Brazos Pilots to Christen New Pilot Boat

Maritime Activity Reports, Inc.

February 1, 2019

Photo: Brazos Pilot Association

Photo: Brazos Pilot Association

Brazos Pilot Association President Captain Billy Burns said its newest boat, Brazos Pilot, is a vessel tailored to fit the job and provide the pilot association with performance dependability and the safety systems integration to fulfill their maritime mission.

The 64 x 19-ft. Defiant-class mono-hull pilot boat arrived two weeks ago and will be christened at a ceremony on Jan. 31. It was designed by Metal Shark and built at the company’s Franklin, La. shipyard. The $2.5 million new pilot boat is intended to replace the pilots’ smaller pilot boat, the “Freeport Pilot, a 36-year-old 45-foot, single screw, mono-hull vessel with less than 400-hp, as well as improve safety for crews while enhancing service to operators and provide around-the-clock service at Port Freeport.

“Our port and the maritime industry have changed, grown and evolved over the last four decades in ways we could not have imagined then.  So has the mission requirements of our pilot boats. The “Freeport Pilot” was never designed to do what we require out of a pilot boat today.  The “Freeport Pilot” has served our port well over the last 36 years and we will all miss her.  She has earned a good retirement.”

The “Brazos Pilot” is 20 feet longer, 6 feet wider, almost three times heavier, and has triple the horsepower than its predecessor. To compare the two boats is like comparing a 1920 Ford Model T with a 2019 Ford F-250, Burns said.

“The (20 feet) in additional length gives us better sea keeping ability, the additional six-feet in width gives us better stability, the additional weight handles the seas better and the increased horsepower gives us greater safety when boarding the largest most powerful ships on the ocean,” he said.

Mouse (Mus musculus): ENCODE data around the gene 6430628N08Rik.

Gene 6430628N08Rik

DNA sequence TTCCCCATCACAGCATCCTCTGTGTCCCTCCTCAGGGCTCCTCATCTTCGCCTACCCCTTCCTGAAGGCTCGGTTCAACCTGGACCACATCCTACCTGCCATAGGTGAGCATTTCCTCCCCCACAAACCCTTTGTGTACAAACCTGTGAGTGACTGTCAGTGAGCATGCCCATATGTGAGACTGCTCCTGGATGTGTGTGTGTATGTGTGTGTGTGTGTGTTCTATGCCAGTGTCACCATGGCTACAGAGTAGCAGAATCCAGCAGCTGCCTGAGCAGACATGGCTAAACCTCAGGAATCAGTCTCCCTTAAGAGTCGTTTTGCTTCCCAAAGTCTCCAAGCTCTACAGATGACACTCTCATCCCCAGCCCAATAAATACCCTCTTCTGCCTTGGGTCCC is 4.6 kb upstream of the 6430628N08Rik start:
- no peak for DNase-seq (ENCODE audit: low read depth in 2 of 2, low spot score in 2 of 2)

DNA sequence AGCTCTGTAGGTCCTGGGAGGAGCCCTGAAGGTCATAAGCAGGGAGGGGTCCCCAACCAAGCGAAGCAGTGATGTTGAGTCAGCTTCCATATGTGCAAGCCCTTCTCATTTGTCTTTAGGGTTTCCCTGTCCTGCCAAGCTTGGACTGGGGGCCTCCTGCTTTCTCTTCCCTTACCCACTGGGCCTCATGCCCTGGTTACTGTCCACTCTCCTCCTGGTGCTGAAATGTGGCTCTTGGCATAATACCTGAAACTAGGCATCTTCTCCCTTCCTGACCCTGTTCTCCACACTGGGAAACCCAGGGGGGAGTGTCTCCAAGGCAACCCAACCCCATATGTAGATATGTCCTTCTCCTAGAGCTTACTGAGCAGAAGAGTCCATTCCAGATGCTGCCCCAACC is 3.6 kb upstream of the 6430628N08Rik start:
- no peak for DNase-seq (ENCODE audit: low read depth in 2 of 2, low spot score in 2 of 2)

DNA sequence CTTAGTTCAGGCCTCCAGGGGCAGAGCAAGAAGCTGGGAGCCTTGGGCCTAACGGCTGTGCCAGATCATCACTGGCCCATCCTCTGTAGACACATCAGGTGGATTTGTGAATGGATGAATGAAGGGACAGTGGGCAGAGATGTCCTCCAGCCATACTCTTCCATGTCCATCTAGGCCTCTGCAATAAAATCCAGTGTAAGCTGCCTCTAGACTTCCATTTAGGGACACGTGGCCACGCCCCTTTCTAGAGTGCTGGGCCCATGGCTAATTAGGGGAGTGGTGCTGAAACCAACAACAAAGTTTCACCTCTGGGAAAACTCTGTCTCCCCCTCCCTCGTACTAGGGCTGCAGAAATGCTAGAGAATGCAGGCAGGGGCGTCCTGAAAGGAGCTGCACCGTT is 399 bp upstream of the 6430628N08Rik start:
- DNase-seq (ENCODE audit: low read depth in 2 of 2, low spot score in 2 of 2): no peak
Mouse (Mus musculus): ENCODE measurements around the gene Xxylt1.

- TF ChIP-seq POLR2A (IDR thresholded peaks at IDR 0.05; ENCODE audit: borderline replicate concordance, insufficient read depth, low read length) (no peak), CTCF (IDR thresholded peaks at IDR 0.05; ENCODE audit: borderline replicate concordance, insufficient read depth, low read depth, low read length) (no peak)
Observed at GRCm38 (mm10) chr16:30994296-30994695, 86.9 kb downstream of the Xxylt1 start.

Burns said the new pilot boat was not designed for speed.  “Although nice to have, our real design criterion was the ability of the boat to break powerful suctions that large ships generate near their stern,” he said.  “These suctions are very dangerous to pilot boats and many pilot boats have been sunk because they lacked the power to break away from the ship.”

He also said the boat’s larger and wider design was designed with a specific purpose. For example, the gunnels are raised, the bow flare is deeper and the freeboard is taller, allowing the boat to operate in heavier seas than their current vessels.

The wheelhouse is also purposely larger, with a 360-degree visibility and unobstructed views in every direction.  “Parts of the ceiling is glass so the boat operator can see pilots on the ship as they descend down the pilot ladder.  The forward windows are slanted out to reduce glare and heating coils inside the glass prevent any condensation from obstructing the boat operator's view,” Burns said.

Giving the pilot complete visibility and putting him or her in a command position on the boat makes transferring personnel safer, he said.
Burns said the boarding platform is also three feet higher than their current one, allowing transferring pilots fewer chances to be hit by seas and spray when transferring to ships.

The boat has rough weather seating for seven people (twice as many as their older boat) and comes with cup holders and USB charging stations. 

The seats are designed to hold passengers securely in bad weather “so you don’t fly out of your chair every time you hit a large wave,” Burns said.
The crew stateroom below deck includes two bunk beds, spacious lockers and storage areas as well as a kitchenette and head (toilet).

“We designed the boat to accommodate a two-man crew.  The boat it’s replacing was only designed for a crew of one,” Burns said.

The new boat also came with a gyro stabilized forward-looking infrared (FLIR) camera, which is an added bonus for the pilots during their night time jobs. Using heat signatures to identify people in the water, the FLIR has added another degree of safety to Pilot Boat operations, Burns said.

“Night operations have always been more dangerous.  If a pilot were lost in the water the boat could only use spot lights to find him.  Now using the FLIR camera you can spot a man in the water at night from two miles away,” he said.

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